Now, it is hard to know which category you fall into early in the process, but at some point in the process, you need to take a hard, critical, unemotional, unbiased, objective assessment of yourself to see how you stack up.
Your career will be much more productive and successful if you can find a “game” (a profession) that plays to your strengths and competitive advantages, instead of one that constantly exposes your weaknesses.
A big part of being strategic about your career is to know yourself. This is a hard thing to do, and it has taken me well over a decade to understand myself. It didn’t even occur to me to try to do this early in my career, but it would have been much more efficient if I had been more thoughtful about this.
Let me explain why being strategic is useful.
Life is easier.
Promotions come easier when you’re able to harness your competitive advantage. Income growth is easier too (both for your clients and for yourself). Stress levels go down when your daily work requires you to do things that are nearly effortless.
I recognize that I’ve become a role model of sorts to many readers of my blog and emails. To the extent this is true, it is my hope that people emulate the guiding principles behind the decisions I’ve made in my career and not copy the decisions I made in my career, given my specific talents, strengths and competitive advantages.
As I approach 40 years of age (geez… that is such a scary number for me), I have seen the difference between people who focused on what they were exceptionally good at doing, versus those who followed what conventional wisdom suggested was the more prestigious choice (even if they had no competitive advantage in that profession).
For example, I have two acquaintances who, in high school, both had an eye for fashion and design. One attended a top 200 U.S. university and studied accounting — corporate audit, in particular. The rationale was that being a CPA was the safer choice — never mind that this person had no real interest, passion, or competitive advantage in the field.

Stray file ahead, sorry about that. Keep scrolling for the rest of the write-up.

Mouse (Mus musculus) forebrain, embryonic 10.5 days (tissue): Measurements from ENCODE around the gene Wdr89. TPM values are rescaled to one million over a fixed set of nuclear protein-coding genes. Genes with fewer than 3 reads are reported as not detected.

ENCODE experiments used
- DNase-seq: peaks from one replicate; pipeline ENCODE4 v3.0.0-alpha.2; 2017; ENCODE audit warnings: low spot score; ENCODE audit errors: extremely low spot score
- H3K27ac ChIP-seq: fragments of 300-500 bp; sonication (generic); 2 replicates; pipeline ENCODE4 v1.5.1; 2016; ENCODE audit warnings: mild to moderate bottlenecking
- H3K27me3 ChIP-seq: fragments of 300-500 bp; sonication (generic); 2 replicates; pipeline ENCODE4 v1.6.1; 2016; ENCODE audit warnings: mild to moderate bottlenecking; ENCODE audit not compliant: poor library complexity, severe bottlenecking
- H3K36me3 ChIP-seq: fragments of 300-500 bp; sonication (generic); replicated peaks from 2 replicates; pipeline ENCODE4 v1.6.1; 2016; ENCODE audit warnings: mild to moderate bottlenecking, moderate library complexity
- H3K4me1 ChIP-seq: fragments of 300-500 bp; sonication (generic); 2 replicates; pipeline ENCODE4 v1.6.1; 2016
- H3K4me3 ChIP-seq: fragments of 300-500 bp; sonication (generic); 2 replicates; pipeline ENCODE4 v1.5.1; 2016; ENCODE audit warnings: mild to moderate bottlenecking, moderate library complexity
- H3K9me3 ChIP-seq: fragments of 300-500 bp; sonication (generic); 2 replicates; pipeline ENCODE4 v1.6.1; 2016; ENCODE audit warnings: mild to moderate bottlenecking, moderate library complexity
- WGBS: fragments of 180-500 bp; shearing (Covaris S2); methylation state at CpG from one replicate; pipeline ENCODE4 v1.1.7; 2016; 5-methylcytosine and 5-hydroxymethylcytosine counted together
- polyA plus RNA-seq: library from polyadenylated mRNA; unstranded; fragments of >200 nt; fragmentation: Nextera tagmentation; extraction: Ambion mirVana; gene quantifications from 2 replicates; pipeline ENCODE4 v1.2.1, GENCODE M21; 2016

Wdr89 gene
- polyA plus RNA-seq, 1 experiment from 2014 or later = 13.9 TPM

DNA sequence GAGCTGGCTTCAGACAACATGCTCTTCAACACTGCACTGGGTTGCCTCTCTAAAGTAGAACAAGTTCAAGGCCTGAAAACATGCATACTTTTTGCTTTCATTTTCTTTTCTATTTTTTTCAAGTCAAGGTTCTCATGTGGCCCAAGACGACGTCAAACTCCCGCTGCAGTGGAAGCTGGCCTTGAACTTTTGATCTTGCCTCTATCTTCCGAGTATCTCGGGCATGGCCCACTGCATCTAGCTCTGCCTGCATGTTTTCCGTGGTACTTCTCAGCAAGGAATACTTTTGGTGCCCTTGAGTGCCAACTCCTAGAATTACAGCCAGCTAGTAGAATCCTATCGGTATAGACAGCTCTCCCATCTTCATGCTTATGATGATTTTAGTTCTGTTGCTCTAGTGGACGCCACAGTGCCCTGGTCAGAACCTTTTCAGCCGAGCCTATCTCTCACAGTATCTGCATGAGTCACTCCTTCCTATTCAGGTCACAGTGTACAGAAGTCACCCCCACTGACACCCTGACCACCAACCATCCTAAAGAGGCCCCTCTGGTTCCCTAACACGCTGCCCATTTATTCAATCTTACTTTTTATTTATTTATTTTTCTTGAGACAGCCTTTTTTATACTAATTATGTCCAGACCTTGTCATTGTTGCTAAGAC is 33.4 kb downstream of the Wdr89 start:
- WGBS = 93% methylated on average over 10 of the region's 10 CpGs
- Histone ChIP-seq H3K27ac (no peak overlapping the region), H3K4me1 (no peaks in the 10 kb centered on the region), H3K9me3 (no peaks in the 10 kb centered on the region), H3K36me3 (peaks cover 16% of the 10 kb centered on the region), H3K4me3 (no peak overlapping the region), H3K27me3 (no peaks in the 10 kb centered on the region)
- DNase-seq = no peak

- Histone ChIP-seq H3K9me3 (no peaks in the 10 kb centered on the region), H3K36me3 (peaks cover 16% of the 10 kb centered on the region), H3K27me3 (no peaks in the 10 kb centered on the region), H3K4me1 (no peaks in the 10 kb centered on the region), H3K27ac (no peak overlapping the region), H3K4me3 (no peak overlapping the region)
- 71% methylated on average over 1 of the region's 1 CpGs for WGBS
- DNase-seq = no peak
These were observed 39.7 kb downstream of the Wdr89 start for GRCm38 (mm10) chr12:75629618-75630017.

The other (who was not nearly as academically talented) decided to pursue a career in fashion. She attended a community college (a top 20,000 U.S. education institution).
Ten years later, the second person has a thriving career. She works for one of the major fashion labels. She earns more than most engagement managers at McKinsey… because she is just that good at fashion. Her income is in the top 1.5% of all Americans.
Meanwhile, the first person dropped out of the accounting profession (she wasn’t good at it, she hated it, she didn’t put in the effort to excel) and today earns an income that is probably only 20% of what the fashion expert earns today.
When both of these individuals were in high school, their raw talents in creativity and fashion were identical. The difference many years later is a direct result of the strategic choices they made early in their careers.
Making wise (but not always obvious and not always popular) strategic choices early in one’s career has enormous implications many years later.
When you pick a profession where your strengths give you a competitive edge, it has a cumulative effect over the years.
You tend to do well in your early years, get more opportunities for more challenging work, which further enhances your skills, which further improves your competitive advantage (differentiating you from your competition by an even wider margin)… the whole process is a self-reinforcing upward spiral.